The next consideration is the amount of illumination the lights used can produce and how much power their use will require. It will take at least thirty minutes of continuous light operation in order for the food chain effect to properly materialize when using lights to artificially prod it into action and they will need to remain in operation for the duration of the time you are anchored. Smaller lights will tend to draw less current but will also be less powerful and therefore less effective. Larger lights will be more powerful, but will of course place a heavier drain on the boats electrical reserves which can shorten the effective amount of time an angler has to work an area. A one hundred watt halogen light will draw around eight amps and effectively illuminate an area only fifteen or twenty feet in radius while a four hundred watt halogen would greatly improve the illuminated radius but would draw approximately 25 amps. Not a good compromise.
Fortunately, there are newer lights available which can provide large amounts of illuminating power at greatly reduced rates of electrical consumption. LED lights are quickly becoming the lighting of choice for general marine lighting and their benefits are being realized in the sport fishing industry as well. A Larson Electronics LED10W-6RB LED Boat Light only draws 5 amps of power at 60 watts, yet produces 4,800 lumens of bright white light. Weatherproof and rugged, it can be mounted in any location that will accept a 3/8 inch hole to be drilled and can also be mounted to railings with optional hardware. Mounted overhead on a railing or hardtop, or mounted to a rear deck railing, this light can be used in a spot configuration to intensely illuminate an area of water 75 ft wide and in flood configuration spread those 4,800 lumens over a 350 square foot area. As an added benefit, the light is positional and can be directed wherever needed making it an excellent all around spreader light useful for more than just fishing.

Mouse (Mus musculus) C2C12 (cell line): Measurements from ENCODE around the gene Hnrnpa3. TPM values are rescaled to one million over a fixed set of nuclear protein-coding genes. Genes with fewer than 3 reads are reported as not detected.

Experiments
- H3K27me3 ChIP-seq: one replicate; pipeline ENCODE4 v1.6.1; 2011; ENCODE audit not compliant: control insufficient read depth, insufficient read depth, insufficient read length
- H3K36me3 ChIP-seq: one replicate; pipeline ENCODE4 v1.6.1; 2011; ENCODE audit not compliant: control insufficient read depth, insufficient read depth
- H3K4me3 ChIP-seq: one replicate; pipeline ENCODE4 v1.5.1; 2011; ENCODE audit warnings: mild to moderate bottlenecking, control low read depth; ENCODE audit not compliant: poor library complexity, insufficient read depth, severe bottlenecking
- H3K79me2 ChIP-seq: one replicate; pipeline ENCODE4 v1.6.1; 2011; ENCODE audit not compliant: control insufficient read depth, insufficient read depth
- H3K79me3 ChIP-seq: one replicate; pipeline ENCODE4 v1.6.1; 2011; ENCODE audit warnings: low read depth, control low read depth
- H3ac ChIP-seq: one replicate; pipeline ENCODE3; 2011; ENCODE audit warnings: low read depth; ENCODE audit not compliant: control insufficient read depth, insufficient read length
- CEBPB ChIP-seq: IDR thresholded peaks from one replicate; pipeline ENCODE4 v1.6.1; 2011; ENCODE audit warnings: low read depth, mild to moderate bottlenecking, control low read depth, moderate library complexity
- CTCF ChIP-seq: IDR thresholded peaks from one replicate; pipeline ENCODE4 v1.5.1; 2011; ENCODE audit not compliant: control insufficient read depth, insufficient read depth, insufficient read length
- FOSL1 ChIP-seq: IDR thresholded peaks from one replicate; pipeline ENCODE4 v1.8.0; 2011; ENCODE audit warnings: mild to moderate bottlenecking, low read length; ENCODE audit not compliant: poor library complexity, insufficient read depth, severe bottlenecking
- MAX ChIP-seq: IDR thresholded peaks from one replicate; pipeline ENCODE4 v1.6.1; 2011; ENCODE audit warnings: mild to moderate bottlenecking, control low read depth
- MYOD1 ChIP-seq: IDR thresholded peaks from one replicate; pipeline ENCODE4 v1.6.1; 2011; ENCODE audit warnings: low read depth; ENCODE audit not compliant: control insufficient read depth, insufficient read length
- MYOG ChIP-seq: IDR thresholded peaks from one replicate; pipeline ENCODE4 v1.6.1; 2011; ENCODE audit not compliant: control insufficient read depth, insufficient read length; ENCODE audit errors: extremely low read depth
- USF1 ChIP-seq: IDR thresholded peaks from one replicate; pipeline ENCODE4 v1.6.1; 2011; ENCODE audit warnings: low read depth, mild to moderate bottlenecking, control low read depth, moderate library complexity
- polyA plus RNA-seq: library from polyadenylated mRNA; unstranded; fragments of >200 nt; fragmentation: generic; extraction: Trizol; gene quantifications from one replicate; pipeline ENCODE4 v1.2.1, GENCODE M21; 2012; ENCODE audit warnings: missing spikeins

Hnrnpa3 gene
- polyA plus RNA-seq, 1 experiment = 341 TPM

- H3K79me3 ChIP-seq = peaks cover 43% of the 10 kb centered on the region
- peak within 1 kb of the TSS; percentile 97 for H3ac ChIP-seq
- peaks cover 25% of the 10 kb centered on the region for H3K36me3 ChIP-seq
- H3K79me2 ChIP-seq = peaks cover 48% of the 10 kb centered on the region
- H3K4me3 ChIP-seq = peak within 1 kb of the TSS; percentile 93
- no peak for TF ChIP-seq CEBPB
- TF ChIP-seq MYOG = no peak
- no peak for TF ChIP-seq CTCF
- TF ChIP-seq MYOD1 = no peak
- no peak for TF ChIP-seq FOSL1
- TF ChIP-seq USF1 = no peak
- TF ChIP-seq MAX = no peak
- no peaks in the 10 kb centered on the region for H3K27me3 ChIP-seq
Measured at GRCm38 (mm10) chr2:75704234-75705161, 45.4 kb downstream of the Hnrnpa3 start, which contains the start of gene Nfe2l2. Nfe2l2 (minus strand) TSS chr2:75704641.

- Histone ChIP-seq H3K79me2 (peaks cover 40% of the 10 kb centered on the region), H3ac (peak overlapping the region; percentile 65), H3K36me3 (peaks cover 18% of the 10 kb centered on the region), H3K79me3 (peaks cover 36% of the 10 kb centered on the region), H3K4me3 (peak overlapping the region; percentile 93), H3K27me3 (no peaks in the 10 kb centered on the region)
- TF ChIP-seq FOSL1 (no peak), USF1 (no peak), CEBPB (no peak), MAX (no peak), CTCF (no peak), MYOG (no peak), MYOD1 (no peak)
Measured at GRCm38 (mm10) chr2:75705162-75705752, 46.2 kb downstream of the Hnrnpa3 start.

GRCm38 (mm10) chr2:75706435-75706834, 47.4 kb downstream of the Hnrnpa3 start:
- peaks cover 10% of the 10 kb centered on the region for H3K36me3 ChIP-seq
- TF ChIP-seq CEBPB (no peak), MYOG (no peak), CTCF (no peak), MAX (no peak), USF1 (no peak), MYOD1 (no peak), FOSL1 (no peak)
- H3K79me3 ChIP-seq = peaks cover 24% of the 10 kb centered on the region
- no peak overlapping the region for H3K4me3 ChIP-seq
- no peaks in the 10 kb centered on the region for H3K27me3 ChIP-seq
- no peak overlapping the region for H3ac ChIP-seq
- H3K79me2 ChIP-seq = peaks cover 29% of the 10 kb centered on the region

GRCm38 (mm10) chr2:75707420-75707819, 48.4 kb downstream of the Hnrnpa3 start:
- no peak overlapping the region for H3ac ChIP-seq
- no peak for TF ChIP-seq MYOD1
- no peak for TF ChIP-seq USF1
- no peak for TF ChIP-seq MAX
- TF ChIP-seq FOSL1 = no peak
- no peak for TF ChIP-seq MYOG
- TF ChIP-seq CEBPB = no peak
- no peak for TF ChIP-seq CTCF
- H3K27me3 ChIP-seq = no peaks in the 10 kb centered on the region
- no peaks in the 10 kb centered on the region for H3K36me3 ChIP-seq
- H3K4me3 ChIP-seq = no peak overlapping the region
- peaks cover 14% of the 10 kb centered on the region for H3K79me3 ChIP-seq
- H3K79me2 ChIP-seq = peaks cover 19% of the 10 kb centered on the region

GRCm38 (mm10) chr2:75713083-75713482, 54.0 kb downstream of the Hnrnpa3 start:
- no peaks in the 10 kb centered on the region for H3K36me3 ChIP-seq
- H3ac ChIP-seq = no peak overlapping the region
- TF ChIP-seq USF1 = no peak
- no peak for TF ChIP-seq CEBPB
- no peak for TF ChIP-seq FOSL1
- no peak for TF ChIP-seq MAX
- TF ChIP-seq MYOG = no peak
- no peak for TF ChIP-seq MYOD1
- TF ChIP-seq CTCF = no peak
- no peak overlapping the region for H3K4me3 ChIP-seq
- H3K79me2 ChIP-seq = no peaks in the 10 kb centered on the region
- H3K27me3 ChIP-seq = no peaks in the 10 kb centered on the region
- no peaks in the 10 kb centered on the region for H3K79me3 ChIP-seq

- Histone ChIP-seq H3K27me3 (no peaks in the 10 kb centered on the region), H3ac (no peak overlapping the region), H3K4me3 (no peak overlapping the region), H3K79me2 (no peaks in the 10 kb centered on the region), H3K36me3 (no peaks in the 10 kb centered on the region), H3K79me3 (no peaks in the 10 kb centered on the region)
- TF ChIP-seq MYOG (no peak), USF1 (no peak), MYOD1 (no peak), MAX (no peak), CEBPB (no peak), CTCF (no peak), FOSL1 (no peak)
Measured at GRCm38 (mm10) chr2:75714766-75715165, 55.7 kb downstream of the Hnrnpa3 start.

The lower amp draw combined with high lumen output however are the real strengths behind LED spreader lights like the LED10W-6RB. At 4,800 lumens, the light far surpasses the minimum requirements of a decent fishing light and is strong enough to produce very effective results when used as an attractant. The low amperage draw is a boon to those fishing from smaller boats that need to keep a close eye on their power consumption while out on night angling trips. Mount this light to a rear railing, aim it at the water and wait for the fish to come to you without worrying that your batteries will be dead in an hour.
Keep in mind that some fish are quite wary of bright lights although attracted by the baitfish activity around them. These fish will often hang around the periphery of the lit up water and occasionally dart from the safety of dark water to snag a few baitfish that wander into the fringes of the lights. It’s best to work the area around your illumination and progressively work all the outer edges in case the species you’re looking for is a bit shy. Some have no problems with making a grand appearance and it can be quite exciting watching all the monsters that troll through the brightly lit areas around your boat and trying to present your bait to them. Many anglers make hook-ups next to the boat in the lights and it’s nothing short of spectacular to be able to watch as a huge cobia or snook snatches bait and runs.If you haven’t tried night fishing in this manner yet you’re missing out. Even smaller boats can be equipped with powerful illumination and the variety of equipment and accessories available from companies like Larson Electronics make choosing and installing that equipment simple. You might just find yourself waiting for the sun to go down before putting a line in the water from now on.